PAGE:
the Revolution of February 24, 1848. He was the Foreign Office, appealing against further elected a member of the Academy in 1863. delay. Appearing as a candidate for a seat in the CHAIX D'EST ANGE, Gustave Louis Legislature in 1869, he was defeated. He re- Victor ADOLPHE CHARLES, a French lawyer ceived the decoration of the Legion of Honor and politician, born April 11, 1800; died Dein 1837. He was the author of numerous cember 14, 1876. He took an active part in works, among which are “Vues sur l'Histoire the exciting events of 1830 and 1848, and was Contemporaine ” (1833), “Du Gouvernement engaged in numerous celebrated trials. At the Représentatif en France et en Angleterre” end of 1857 he was appointed procureur géné(1841), and “L'Europe et le Second Empire” ral at the Imperial Court in Paris. He was (1865). He also furnished numerous contribu- appointed shortly after Councilor of State, and tions to the Revue Européenne, the Encyclopé- in 1862 was created a Senator of the Empire. die du XIXme Siècle, the Dictionnaire de la In 1863 he was appointed Vice-President of Contersation, the Revue des Deux Mondes, and the Council of State, and in 1864 was assigned numerous journals. His son Louis accompa- to preside over the section of Public Works and nied the French Scientific Expedition to Indo- Fine Arts. He took an active part in the Corps China in 1866 to 1868, and gained consider. Législatif as commissioner of the Government, able reputation by his, contributions to the and in 1868 presented to the Senate a report Repue des Deux Mondes, on that country. on the celebrated petition of the Catholics

CENTRAL AMERICA (AMÉRICA CENTRAL), demanding free superior instruction. He was the isthmian territory comprised between created a Commander of the Legion of Honor Mexico and Colombia, and the Atlantic and in 1858, and a Grand Officer in 1861. Pacific Oceans, and serving to unite the north CHELIUS, MAXIMILIAN JOSEPH, an eminent ern and southern continents of America. German surgeon, born in 1794; died August 17,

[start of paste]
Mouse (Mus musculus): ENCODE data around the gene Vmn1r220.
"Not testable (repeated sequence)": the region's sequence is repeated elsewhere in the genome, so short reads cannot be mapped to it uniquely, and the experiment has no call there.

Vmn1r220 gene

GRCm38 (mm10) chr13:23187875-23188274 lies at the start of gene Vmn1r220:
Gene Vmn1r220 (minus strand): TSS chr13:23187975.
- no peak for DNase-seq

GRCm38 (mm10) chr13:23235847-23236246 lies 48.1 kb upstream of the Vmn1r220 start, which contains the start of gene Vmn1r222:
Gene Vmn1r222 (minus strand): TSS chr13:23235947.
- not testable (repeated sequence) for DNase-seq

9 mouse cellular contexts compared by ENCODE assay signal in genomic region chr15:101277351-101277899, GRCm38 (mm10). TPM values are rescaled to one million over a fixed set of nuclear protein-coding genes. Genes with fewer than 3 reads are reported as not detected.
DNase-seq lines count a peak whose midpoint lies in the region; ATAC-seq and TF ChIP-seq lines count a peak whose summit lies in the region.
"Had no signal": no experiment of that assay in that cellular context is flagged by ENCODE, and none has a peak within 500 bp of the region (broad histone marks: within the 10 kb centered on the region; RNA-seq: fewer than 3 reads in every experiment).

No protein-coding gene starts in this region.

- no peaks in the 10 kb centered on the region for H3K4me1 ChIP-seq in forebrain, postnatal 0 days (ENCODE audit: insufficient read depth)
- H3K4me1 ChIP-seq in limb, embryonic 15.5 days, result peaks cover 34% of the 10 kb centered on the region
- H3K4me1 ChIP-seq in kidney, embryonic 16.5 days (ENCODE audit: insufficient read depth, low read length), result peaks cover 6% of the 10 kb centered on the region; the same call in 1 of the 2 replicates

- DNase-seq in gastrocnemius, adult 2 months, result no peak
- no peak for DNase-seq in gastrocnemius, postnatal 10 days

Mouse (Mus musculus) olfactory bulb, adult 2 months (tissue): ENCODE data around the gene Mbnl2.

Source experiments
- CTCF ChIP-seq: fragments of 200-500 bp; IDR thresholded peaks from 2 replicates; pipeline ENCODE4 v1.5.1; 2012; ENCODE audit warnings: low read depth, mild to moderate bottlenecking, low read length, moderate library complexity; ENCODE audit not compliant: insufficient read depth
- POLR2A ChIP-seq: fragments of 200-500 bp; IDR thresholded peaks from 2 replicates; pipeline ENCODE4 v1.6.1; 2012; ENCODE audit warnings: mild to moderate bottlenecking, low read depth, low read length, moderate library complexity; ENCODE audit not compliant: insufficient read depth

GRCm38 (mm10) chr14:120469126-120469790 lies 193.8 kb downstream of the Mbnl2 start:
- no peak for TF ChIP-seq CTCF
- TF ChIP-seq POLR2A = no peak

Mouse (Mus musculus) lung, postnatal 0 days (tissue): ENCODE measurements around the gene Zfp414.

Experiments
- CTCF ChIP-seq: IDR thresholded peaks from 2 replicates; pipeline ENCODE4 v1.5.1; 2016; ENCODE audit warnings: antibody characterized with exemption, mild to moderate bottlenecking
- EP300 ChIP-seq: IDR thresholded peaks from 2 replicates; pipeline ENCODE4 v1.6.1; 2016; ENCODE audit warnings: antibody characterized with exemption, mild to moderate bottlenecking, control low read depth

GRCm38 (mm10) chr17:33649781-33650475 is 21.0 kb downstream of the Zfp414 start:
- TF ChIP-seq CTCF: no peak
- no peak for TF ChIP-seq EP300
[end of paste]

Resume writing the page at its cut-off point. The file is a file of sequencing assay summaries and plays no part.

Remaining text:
It comprises the five independent states of 1876. He studied at Mannheim and Heidelberg, Gnatemala, Honduras, San Salvador, Nicara- receiving at the age of eighteen the diploma of gua, and Costa Rica, formerly united under a Doctor of Medicine. He practised medicine single Government, known as the Republic of in several cities, was physician to the hospital Central America.

at Ingolstadt, Bavaria, and accompanied the On February 22, 1876, the plenipotentiaries Baden troops in the invasion of France after for the reëstablishment of the Central Ameri- the overthrow of Napoleon I. He subsequentcan Confederation retired "to their respective ly increased his knowledge of surgery and homes," leaving the prospects of reconstruc- medicine by attending a course of lectures at tion as meagre as at the time of their assem- the hospitals and universities of Vienna, Götbling. The spirit of union, nevertheless, still tingen, Berlin, and Paris. In 1817 hé was exists in the breasts of the people, though it is appointed Extraordinary and in 1819 Ordinary manifested with greatest earnestness in Guate- Professor of Medicine at Heidelberg. In 1826 mala, by far the most progressive of the five he was created a ducal councilor of Baden. states.

His best-known work is his "Handbuch der On September 15, 1876, the anniversary Chirurgie" (2 vols., seventh edition, 1851), of Central American independence was cele- which has been translated into several lanbrated in all of them with unabated patriotism, guages, and is considered a standard work on and in the midst of enthusiastic rejoicings. In surgery. He was also the author of "Ueber the national palace of Guatemala, Señor T. die Heilung der Blasenscheidenfisteln durch Martin Barrundia, of the War Department, Cauterisation " (1844), and “ Zur Lehre von delivered an oration, the concluding remarks den Staphylomen des Auges" (1858). of which reflect the prevailing policy at the CHEMISTRY. Chemistry of the Brain.present time in that country respecting Cen- Mr. Charles T. Kingsett, assistant of Dr. Thutral American reunification : “ It is on this day dichum, in his researches into the chemical that we ought all to strive to join in the prayer constitution of the brain, in a lecture before that these five sections of the same territory the Liverpool Chemists' Association, stated as may soon form one family, united under one follows the constituents of brain-substance: and the same flag, and so present to the world TABLE SHOWING CONSTITUENTS OF THE BRAIN. the grand spectacle of another republic founded by them, like that of Washington or William Albumen......

C,,H110N188029 Tell." Through the mediation of the British Gov

Sub-Group of Kephalins. ernment, the consent of the Government of Kephalin...

C, H, N PO13 San Salvador to a satisfactory settlement of Kephaloidin..

CHEN P03 the outstanding bonds for the Šalvadorian por


C4H7N PO4 Peroxy-kephalin.

C19H, N POIS tion of the original Central American debt Amido-kephalin

CHON, POIS was obtained. New difficulties, created by and salts.

Giving compounds with PtC1,; Cac1,; 'Pb; acids, bases, the minister of the republic in London, appear,

Sub-Group of Myelins. however, to offer an obstacle to the immediate Myelin...

C.Hg6N POR surrender of the bonds. A memorial has been


CH, N POLO Amido-myelin.

C40H92N,P010 sent to the San Salvador Government, through Compounds as with kephalln.



Sub-Group of Lecithins.

ally the effects upon human life of the vapors Lecithin ....

C4,33N PO,

and gases emanating from chemical works, Compounds as kepbalin.